Emma nodded, ignoring him. Why did men always feel the need to tell her what to do? She

could have told him never to remove his beanie to return the favour but thought better of it.

She wasn’t that mean.


“I’m just deciding, you can go and smoke if you want. I won’t touch anything, promise.”

Emma stretched in her seat and took out her phone’s camera, surveying the damage and

reapplying her lipstick. Happy with the results, she turned her attention back to the board.

Sooner than she had hoped, Bald guy’s reappearance hurried her to make up her mind. She

would sacrifice her bishop. His response came swiftly, forcing a checkmate. Damn it! She

thought, she should have castled.


On winning, bald guy shook her hand and left, probably to go grab another smoke. Emma,

alone at the bench table again, didn’t mind that she had lost. She was more irked that he had

been right. Next time, she would not be distracted by looks and was determined to prove

herself. She knew she could play chess. Maybe she could even have become a master at it, if

she hadn’t given up her dream in favour of popularity at ten years old.


“Would you like to play?”


Hot damn! she thought. Emma was glad she had fixed her makeup.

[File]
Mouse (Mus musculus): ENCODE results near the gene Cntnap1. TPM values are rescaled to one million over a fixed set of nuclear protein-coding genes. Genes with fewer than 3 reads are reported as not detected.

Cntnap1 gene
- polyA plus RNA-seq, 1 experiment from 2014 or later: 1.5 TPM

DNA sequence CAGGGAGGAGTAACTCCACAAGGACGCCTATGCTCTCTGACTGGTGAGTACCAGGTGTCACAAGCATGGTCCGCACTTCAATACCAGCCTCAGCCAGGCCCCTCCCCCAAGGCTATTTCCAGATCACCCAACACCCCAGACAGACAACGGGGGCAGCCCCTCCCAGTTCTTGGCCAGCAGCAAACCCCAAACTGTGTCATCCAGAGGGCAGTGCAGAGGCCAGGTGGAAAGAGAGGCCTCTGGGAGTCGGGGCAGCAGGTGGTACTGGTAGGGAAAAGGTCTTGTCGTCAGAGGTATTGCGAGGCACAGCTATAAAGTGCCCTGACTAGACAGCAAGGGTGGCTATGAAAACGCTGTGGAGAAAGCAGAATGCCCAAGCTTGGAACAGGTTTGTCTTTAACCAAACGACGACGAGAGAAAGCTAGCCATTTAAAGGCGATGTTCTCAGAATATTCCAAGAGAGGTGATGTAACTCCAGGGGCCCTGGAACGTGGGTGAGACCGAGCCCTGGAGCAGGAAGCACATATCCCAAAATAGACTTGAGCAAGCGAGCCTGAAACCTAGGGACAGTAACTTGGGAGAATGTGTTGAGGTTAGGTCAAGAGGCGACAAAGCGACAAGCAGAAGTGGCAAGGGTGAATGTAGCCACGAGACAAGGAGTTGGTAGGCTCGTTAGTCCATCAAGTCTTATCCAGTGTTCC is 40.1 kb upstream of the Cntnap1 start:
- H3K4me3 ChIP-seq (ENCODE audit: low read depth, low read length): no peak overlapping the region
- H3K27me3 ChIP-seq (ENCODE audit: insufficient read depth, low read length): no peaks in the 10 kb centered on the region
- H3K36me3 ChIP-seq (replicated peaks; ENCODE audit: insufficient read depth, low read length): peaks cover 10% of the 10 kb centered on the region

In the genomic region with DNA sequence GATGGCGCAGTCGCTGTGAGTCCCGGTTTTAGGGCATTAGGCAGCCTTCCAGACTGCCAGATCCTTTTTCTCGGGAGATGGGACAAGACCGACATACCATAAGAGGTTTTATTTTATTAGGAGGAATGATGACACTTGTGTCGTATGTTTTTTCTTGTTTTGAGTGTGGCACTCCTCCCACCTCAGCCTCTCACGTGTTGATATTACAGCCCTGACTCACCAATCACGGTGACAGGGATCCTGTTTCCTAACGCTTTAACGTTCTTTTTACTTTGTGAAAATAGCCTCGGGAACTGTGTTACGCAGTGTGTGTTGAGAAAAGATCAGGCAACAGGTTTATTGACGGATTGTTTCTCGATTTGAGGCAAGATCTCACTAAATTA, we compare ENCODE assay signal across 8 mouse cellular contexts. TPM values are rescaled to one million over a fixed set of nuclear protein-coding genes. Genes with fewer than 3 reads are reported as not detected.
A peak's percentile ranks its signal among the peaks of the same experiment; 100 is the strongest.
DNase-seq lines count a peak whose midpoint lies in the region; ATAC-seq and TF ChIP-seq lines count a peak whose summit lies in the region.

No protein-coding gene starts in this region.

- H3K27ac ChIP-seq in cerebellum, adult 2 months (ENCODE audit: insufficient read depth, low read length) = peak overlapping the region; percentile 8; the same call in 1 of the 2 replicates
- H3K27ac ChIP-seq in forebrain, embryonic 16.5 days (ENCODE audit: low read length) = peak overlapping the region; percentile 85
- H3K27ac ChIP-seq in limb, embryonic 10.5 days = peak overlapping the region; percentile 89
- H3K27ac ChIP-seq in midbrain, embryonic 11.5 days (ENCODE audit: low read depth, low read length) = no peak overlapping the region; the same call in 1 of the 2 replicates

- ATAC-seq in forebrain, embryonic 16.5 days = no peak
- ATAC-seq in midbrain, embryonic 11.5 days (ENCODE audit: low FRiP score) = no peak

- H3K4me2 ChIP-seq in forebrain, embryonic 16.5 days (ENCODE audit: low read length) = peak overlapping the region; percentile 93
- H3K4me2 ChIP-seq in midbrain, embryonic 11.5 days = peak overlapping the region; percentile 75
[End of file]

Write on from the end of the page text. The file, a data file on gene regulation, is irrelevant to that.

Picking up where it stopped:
“Sure,” If this guy had been at the chess club at school, she would definitely have been a

grandmaster by now.


“I was watching you back there,” he said, starting the game.


“You were watching me?” Emma blushed, moving her piece.


“You should have castled.”


“Yeh, I know.” Emma thought about how she didn’t mind him telling her what to do at all in

comparison to baldy. Her imagination wandered to what else he could tell her, and she got

lost in fantasy.


“I haven’t seen you play here before,” the mouth spoke. He had the most beautiful lips she’d

ever seen.


“It’s my first time,” she managed to mumble.


“A chess virgin, eh?”


Emma giggled, and self-consciously moved her bangs so they covered the little wrinkles she

had on her forehead. She thought at thirty-one she was still too young for antiaging creams,

but these little buggers had appeared overnight.


“I wouldn’t say that, but I doubt I’m as experienced as you.” Emma winked. Oh god, why did

she wink? How embarrassing.


“Checkmate!” He said flatly.


Emma had been too distracted by how his mouth looked when he talked and the veins in his

forearms to concentrate on the game.


“Wow, I’m rusty.”


He shrugged and Emma desperate for him to stay almost begged, “Play again?”


“Sorry, I’m being summoned, must go.” Emma tried to hide her disappointment and creeping

jealousy of the plain girl in glasses that had just waved him over to the clock people.


“He’s beautiful, isn’t he?” a camp creation with a loud shirt and even louder shoes sighed

wistfully.


“Huh?” Emma muttered, confused at how such a colourful creature had been able to sneak up

on her and read her mind so easily.


“That’s Anthony, the Chess champion, nay Chess God,” he said.

“Is it weird that I just want to be his brain?”


Emma laughed, “No. I’d want to be anything of his, including his socks.”


It was his turn to laugh, “I’m Lee”.


“Emma. Nice to meet you. Nice shirt by the way.”


“Thanks.”


“So, are you any good at chess Lee?”


“Oh, of course not. I can barely grasp how a knight moves. It seems ridiculous to me that it’s